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 Home » Books » Women as Weapons of War: Iraq, Sex, and the Media

Women as Weapons of War: Iraq, Sex, and the Media

Women as Weapons of War: Iraq, Sex, and the Media
  • List Price: $22.00
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  • Seller:(¯`'·MELZ BOOKS·'´¯)
  • Languages:English (Unknown), English (Original Language), English (Published)
  • Media:Paperback
  • Number Of Items:1
  • Pages:224
  • Shipping Weight (lbs):0.7
  • Dimensions (in):8.7 x 5.8 x 0.6
  • ISBN:0231141912
  • EAN:9780231141918
Availability:Usually ships in 1-2 business days


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Synopsis

Ever since Eve tempted Adam with her apple, women have been regarded as a corrupting and destructive force. The very idea that women can be used as interrogation tools, as evidenced in the infamous Abu Ghraib torture photos, plays on age-old fears of women as sexually threatening weapons, and therefore the literal explosion of women onto the war scene should come as no surprise.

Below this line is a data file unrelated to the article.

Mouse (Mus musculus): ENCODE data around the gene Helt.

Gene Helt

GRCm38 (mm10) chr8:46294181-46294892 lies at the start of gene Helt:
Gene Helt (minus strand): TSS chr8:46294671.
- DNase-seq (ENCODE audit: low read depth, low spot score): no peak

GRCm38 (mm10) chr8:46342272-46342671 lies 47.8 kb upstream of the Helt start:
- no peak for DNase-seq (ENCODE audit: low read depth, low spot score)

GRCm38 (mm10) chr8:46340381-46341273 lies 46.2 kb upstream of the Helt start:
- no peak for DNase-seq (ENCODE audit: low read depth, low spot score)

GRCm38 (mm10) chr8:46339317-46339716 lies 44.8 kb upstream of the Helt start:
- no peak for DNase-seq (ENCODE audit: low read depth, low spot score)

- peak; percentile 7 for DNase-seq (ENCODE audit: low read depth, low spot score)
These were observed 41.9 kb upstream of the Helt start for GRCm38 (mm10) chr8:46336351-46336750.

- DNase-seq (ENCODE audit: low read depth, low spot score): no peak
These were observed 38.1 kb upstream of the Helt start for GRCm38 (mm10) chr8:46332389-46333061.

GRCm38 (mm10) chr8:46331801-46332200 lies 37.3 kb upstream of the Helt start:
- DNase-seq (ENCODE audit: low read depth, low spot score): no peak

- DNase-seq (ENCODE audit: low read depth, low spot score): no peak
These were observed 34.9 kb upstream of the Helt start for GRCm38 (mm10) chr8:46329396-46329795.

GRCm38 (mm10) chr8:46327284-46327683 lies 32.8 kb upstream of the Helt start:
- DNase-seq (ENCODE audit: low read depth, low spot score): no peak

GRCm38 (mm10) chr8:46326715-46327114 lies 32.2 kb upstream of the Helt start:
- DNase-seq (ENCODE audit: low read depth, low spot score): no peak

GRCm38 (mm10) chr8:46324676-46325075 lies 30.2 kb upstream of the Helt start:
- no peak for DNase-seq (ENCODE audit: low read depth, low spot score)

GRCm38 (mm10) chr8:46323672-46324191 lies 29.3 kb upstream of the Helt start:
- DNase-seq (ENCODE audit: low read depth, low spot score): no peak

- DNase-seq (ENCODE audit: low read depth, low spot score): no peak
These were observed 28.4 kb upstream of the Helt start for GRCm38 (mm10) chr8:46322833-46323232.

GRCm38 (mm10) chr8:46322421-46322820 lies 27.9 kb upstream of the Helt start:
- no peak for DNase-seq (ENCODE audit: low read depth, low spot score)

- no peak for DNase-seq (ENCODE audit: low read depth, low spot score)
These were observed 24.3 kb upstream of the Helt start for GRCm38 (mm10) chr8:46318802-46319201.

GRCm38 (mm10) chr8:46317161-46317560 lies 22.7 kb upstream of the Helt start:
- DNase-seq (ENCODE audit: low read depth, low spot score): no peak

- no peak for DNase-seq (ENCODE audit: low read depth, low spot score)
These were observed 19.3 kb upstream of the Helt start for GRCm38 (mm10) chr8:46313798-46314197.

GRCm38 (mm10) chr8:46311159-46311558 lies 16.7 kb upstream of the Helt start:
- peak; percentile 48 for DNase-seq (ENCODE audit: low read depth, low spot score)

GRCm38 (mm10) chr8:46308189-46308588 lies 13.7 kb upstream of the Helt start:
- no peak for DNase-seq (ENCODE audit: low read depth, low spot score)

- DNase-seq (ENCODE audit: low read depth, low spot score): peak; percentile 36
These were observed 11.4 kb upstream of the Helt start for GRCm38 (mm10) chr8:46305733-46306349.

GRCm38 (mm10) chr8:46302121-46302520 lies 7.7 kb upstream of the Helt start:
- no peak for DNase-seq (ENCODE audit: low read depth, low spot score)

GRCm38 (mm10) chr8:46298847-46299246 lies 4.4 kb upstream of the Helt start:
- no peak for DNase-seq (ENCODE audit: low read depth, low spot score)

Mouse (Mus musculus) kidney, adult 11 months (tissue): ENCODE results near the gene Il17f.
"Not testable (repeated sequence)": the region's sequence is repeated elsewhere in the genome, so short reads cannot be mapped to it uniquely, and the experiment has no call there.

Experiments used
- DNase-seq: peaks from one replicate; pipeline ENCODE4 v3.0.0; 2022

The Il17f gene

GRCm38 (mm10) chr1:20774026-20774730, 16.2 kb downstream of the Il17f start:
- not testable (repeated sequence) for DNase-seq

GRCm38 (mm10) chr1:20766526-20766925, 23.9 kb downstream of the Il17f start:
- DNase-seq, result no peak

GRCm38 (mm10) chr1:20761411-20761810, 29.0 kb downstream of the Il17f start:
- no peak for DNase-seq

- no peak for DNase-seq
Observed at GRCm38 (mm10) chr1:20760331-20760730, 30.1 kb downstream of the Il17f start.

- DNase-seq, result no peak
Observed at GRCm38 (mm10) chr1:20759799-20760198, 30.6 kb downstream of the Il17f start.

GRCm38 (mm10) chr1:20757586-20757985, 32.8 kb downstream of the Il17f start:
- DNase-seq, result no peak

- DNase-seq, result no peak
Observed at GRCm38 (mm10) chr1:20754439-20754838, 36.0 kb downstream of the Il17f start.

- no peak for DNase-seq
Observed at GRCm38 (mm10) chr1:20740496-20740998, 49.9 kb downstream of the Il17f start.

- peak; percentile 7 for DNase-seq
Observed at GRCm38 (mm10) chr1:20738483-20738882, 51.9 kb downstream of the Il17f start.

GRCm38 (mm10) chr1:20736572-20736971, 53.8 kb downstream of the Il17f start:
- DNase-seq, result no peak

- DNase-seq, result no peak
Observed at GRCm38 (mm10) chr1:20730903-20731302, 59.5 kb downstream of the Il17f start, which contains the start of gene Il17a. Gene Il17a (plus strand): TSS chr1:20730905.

From the female soldiers involved in Abu Ghraib to Palestinian women suicide bombers, women and their bodies have become powerful weapons in the Afghanistan and Iraq wars. In Women as Weapons of War, Kelly Oliver reveals how the media and the administration frequently use metaphors of weaponry to describe women and female sexuality and forge a deliberate link between notions of vulnerability and images of violence. Focusing specifically on the U.S. campaigns in Afghanistan and Iraq, Oliver analyzes contemporary discourse surrounding women, sex, and gender and the use of women to justify America's decision to go to war. For example, the administration's call to liberate "women of cover," suggesting a woman's right to bare arms is a sign of freedom and progress.

Oliver also considers what forms of cultural meaning, or lack of meaning, could cause both the guiltlessness demonstrated by female soldiers at Abu Ghraib and the profound commitment to death made by suicide bombers. She examines the pleasure taken in violence and the passion for death exhibited by these women and what kind of contexts created them. In conclusion, Oliver diagnoses our cultural fascination with sex, violence, and death and its relationship with live news coverage and embedded reporting, which naturalizes horrific events and stymies critical reflection. This process, she argues, further compromises the borders between fantasy and reality, fueling a kind of paranoid patriotism that results in extreme forms of violence.


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